Individual actions wont change the world, so Awesome students in DC are going to reinvent it.
Katie Kindle, a teacher in a DC school, wants to empower her students to become change makers in their communities.
When she started a project with her students to identify a problem they see in the world around them, and then generate an action they could take to change the course of the problem, they unanimously responded that their individual actions won’t change the world.
So Katie created this project to proving them wrong and giving them an experience with creating a vision and seeing it through to completion.
Katie tells us about her awesome project:
Students will experience what it feels like to generate an idea, implement it in the world, and then see what happens. We have no delusions that their individual actions will solve complex problems like world hunger, but we are opening up the possibility that the actions of one committed individual can be the ember that sparks change and inspires others to join the campaign to take responsibility for making the world a world that works for all of us.
Over the course of this school year, six seniors will identify problems in the world that give them that feeling in the pit of their stomachs that something is not right and needs to change. Then they will research those problems both through reading research on the topic and by interviewing people affected by the problem and those working to try and solve it. Once they have gathered information and become experts on their topics, students will go through the creative process of generating an action plan for how they, as individuals, could change the course of this problem. Their action plans could involve public art, awareness campaigns, internet campaigns…almost anything you can imagine is possible.
Once their action plans are defined, students will pitch their idea to a panel of Awesome Foundation members for feedback. At this point students can apply for funding if their project requires it. All students will be pitching to convince the panel that they are ready to implement their plan. The panel will either give them the green light because their projects are well thought out and ready to go or they will offer feedback on places where the student may need to think through their plan a little more carefully. Once students have revised their projects, they will spend the month of March putting their plans into action.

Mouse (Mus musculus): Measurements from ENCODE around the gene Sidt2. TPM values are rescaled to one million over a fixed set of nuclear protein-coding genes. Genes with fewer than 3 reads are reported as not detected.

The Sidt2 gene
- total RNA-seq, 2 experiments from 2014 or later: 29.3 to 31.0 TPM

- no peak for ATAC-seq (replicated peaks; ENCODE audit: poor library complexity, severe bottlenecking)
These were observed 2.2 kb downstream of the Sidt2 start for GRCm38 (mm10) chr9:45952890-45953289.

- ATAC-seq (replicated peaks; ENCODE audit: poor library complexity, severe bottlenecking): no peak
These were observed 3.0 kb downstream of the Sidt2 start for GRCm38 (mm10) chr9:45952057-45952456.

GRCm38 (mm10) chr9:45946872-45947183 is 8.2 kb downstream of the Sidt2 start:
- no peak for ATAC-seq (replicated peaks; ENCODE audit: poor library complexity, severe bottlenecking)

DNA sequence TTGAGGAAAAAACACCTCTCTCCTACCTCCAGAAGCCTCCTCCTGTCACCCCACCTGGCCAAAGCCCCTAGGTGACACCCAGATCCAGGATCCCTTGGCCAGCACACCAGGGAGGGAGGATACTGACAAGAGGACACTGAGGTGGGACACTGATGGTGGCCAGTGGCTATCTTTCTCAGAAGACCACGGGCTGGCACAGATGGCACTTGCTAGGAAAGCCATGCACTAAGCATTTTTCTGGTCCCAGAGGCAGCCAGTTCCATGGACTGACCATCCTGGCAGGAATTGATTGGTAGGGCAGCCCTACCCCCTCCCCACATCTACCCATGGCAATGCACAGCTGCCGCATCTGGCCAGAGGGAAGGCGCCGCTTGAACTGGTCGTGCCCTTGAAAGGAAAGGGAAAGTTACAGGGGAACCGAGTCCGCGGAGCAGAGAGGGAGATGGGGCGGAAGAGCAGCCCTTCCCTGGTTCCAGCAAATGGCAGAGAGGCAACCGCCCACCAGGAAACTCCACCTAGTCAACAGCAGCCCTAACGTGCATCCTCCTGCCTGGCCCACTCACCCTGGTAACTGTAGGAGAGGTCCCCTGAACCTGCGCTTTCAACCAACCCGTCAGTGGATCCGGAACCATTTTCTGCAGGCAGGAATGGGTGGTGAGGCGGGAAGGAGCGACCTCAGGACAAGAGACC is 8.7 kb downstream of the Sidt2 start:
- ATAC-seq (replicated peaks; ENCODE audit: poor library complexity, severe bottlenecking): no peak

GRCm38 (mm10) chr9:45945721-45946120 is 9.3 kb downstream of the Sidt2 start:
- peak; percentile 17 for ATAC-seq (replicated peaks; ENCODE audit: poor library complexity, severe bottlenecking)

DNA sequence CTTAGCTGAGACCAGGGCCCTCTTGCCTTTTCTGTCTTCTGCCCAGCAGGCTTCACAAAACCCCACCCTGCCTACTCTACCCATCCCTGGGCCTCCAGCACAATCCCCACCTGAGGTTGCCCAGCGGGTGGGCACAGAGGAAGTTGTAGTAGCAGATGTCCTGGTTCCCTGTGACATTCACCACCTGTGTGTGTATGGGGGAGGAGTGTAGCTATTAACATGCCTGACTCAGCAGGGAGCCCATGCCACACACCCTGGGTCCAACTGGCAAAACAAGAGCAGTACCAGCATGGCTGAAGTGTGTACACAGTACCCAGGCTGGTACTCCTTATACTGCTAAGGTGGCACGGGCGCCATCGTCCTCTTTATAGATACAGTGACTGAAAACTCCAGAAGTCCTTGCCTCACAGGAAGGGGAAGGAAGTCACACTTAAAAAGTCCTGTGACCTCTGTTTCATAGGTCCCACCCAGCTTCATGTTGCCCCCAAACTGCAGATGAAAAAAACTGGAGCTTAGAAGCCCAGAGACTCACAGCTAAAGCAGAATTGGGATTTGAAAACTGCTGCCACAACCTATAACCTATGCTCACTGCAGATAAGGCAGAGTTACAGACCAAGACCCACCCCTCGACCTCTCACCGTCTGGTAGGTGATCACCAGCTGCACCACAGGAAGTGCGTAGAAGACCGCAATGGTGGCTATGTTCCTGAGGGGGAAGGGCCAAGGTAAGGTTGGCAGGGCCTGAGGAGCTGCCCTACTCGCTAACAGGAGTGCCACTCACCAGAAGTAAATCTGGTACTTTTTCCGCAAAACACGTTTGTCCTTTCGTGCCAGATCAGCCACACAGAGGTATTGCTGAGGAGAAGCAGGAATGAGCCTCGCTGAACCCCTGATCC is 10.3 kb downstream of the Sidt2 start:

What does winning the Awesome Foundation DC grant mean to you?
Winning the Awesome Foundation DC grant means the world to me because it means that my students will have an authentic opportunity to put their ideas into action. It also means that I get to tell my students that complete strangers believe in their ideas and what they can do. This is unbelievably powerful. When I told my students about winning the grant they had no idea I had applied and their faces reflected back complete joy and amazement. I had been talking to them for over a month about our thesis project and most of the excitement was on my end. My students were feeling more daunted by the process than excited and they were definitely skeptical that this crazy idea their teacher had thought up would actually work. Having the Awesome Foundation behind us gave the whole project a different vibe and communicated to the students that it is possible for them to come up with ideas for change that could really make a difference.
How will you use the Awesome Grant?
I will use the grant to fund my students’ projects. I have six students so each of them will have access to up to $150 to implement some action to create change. Their topics this year are:
- Childhood obesity
- The lack of mental health support for veterans
- Women’s changing roles and opportunities in the workforce
- World hunger
- Tobacco companies advertising to youth
- New technologies and their usefulness in creating social change
What sort of impact do you hope you will have in DC?
My first hope is that I will be able to impact how my students see themselves and their role in the world. I want them to experience what it means to be an engaged global citizens and to have the confidence that their ideas are valid and can make a difference. As an extension of the direct project my students have embarked upon, I hope to inspire other teachers and students to take the learning that is happening in the classroom out into the world. I hope to show that it is possible to empower student voice both in the classroom and in the world by creating authentic opportunities for them to explore, experiment, analyze, create, and reflect on topics that matter to them.
What other support do you need?
The other support that I need is for people who have expertise or experience with any of my students’ topics to join us. My students need to be able to talk to people about their topics as part of their research. They may also need people to participate in their projects. We would love to collaborate with anyone who would like to help advise students on their projects, anyone who would be willing to be interviewed during the research phase, or anyone who wants to participate once the students have designed their action plans.
If you would like to get involved, please @ us at @afdndc.